Why Use Trade Credit Limits?

Anyone with a credit card should be familiar with credit limits. It’s the maximum amount of credit your card provider is prepared to let you have.

The principle is the same when using credit limits in a business. It’s the maximum value of unpaid invoices you can have outstanding at any given time.

How Do You Decide What Credit Limit to Set?

Setting credit limits is not about how much you trust someone or your gut feeling. They need to be more calculated than that.

You need to apply a consistent method of calculating a credit limit based on data about your customer.

As a basic rule, customer credit limits should be set high enough to accommodate their typical purchase requirements but low enough that credit risk can be appropriately managed.

If you don’t have a credit analyst to calculate a credit limit based on financial, operation and environmental data, a credit reference agency report may be the answer.

Many credit reference agency reports suggest a credit limit based on all the available data (which is usually very extensive). Whilst I have seen two agencies give quite different credit limits for the same company, they are generally very similar.

A bit like speed limits, though; these are upper limits, not targets. As such, any limit you set needs to be aligned with your risk appetite, your business’s financial position and the anticipated value of your customer’s purchases. Otherwise, they will not act as the early warning system they should be.

Not Set in Stone

Credit limits should not be set in stone.

A credit reference agency monitoring service will alert you to any changes that could impact the recommended credit limit, such as filing their latest accounts.

In addition, keeping a close eye on your customer’s payment and buying patterns will allow you to adjust their credit limit accordingly. This will enable you to take advantage of any opportunities presented by being able to increase a credit limit or ensure that you’re protected from any increase in risk.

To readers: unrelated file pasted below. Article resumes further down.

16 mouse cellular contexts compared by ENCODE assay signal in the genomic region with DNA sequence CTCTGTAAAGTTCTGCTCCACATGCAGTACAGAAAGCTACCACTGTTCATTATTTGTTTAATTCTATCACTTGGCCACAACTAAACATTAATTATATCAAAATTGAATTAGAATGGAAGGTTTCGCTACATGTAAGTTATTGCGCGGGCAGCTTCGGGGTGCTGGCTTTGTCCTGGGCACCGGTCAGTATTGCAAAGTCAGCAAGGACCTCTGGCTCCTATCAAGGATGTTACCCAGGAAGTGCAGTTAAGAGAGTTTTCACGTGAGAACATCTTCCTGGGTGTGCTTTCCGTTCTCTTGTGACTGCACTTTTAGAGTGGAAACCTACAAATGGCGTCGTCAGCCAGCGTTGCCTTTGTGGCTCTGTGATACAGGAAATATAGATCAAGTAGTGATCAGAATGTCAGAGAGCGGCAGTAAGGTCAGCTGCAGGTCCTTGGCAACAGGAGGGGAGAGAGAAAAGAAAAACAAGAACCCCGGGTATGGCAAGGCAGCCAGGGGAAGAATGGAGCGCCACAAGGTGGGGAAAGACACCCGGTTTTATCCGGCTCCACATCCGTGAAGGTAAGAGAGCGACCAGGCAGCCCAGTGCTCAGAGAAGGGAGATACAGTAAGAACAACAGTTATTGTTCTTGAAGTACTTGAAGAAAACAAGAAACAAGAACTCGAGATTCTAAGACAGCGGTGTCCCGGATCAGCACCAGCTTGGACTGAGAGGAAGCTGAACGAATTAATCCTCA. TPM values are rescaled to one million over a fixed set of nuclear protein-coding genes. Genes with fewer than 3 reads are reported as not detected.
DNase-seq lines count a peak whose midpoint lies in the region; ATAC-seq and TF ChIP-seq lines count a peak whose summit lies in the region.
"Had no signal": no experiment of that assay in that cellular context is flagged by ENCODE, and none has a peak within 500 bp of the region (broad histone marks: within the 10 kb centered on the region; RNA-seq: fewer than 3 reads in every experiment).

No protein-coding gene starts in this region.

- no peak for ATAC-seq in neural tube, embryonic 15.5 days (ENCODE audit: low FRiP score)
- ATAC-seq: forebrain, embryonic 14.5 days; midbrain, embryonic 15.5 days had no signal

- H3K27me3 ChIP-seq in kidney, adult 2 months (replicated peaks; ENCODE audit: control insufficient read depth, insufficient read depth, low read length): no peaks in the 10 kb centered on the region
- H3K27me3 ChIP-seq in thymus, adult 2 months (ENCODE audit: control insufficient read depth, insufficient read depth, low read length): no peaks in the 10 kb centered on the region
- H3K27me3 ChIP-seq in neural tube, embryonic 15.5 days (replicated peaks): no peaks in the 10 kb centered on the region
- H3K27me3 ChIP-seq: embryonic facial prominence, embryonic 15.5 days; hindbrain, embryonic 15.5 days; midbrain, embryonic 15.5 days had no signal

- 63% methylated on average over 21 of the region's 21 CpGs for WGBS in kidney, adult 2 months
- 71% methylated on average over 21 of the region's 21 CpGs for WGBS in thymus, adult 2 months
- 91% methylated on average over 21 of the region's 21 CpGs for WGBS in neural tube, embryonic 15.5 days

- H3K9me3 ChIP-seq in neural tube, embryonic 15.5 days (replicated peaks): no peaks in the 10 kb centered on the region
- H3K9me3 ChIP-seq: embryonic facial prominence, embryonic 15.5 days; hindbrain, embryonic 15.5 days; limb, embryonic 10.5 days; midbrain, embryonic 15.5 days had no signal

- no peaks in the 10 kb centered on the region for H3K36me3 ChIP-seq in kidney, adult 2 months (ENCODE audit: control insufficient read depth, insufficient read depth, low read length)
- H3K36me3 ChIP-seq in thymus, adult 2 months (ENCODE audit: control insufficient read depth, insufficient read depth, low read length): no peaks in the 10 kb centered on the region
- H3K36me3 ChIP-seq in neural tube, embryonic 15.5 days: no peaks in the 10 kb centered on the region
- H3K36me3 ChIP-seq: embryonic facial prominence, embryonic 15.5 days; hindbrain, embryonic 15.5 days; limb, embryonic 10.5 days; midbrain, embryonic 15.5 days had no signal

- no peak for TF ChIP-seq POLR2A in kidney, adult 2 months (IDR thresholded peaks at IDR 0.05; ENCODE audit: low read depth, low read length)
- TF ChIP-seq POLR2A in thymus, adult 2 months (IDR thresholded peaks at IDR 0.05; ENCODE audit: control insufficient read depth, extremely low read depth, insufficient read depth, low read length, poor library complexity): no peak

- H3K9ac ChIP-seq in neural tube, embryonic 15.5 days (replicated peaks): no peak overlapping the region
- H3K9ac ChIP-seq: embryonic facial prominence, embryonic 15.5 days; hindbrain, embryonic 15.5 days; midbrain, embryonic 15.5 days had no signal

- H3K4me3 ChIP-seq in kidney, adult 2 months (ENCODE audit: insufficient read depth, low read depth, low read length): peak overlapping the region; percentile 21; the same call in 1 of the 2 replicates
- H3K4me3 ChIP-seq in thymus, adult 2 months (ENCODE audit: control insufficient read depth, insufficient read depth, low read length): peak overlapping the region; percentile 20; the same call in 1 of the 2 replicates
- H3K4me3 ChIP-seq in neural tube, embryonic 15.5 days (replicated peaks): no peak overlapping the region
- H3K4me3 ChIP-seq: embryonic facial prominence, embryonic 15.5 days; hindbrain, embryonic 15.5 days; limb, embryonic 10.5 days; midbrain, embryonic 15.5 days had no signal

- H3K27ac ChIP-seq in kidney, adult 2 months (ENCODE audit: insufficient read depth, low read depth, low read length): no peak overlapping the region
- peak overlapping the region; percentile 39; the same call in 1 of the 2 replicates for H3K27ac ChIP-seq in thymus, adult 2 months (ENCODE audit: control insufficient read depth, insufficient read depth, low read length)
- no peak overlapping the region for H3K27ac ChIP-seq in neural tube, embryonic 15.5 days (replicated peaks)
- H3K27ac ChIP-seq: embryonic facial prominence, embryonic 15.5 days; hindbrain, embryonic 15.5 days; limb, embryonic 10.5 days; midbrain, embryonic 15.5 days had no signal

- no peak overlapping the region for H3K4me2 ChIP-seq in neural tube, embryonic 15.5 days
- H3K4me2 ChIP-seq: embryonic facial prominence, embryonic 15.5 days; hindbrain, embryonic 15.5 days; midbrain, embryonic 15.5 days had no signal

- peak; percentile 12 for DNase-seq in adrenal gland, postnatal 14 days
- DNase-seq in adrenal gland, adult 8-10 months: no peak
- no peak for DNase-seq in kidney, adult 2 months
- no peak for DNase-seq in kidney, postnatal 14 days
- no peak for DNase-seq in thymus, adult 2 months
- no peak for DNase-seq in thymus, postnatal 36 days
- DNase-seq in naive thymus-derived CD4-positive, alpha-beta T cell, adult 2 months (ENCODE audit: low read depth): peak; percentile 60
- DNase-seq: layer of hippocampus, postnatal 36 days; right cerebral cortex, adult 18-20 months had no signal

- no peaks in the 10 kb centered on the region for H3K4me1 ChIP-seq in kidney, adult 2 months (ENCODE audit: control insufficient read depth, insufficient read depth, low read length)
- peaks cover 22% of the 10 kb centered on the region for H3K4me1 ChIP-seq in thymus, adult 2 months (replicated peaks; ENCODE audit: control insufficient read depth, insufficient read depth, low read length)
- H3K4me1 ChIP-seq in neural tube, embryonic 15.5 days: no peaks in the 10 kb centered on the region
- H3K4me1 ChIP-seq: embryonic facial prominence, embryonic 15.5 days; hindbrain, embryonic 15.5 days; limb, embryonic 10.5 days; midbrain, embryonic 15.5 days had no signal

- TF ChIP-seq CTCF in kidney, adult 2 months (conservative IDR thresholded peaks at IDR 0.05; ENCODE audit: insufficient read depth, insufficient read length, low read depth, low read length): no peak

If a customer requests an increase in their credit limit, which is not uncommon, you should consider the reason for the request as well as the data. If the data say no, consider asking for a personal or director’s guarantee as additional protection.

The Benefits of Using Credit Limits

You are assuming all the risk if you don’t use credit limits and always accept your customers’ orders for whatever value of goods or services they want. The bigger the order or total value of orders, the bigger the risk.

Leverage Quicker Payments

Credit limits encourage customers wanting to place further orders to pay their outstanding invoices faster.

However, they only act as great leverage when you stick to your credit limit. With all things about payment, your actions educate your customers. So if you don’t enforce credit limits, your customers will take advantage of that and act as if there is no limit.

Reduce Costs

The administrative burden of debt recovery involves staff time, internal tracking systems, postage, and phone expenses. Not to mention legal costs if it gets that far.

These costs are reduced if you can use credit limits to leverage quicker payment.

Limit Bad Debt Losses

Setting credit limits is all about limiting your exposure to potential bad debts. By restricting the total amount of credit a customer can have outstanding at any given time, you limit the impact on your profit should they fail to pay you.

Without credit limits and a mechanism for enforcing them, your customer can keep placing orders and racking up debt they may be unable to repay.

Putting Orders on Stop

Credit limits can be a trigger for suspending the provision of any more goods or services until payment has been received.

Without credit limits, you can still do this, but it will inevitably not be applied consistently without the trigger point.

You need to have this right in your Terms and Conditions as a remedy for late payment.

Trade Credit Insurers

Many trade credit insurers require credit limits on the customers they are insuring. Often they will take some control over what the credit limit will be. Should you need to make a claim and you’ve allowed your customers to exceed these limits, the over-limit balance will not be covered.

Get in touch if you’d like to find out how good credit management can prevent late payments and improve your cash flow.

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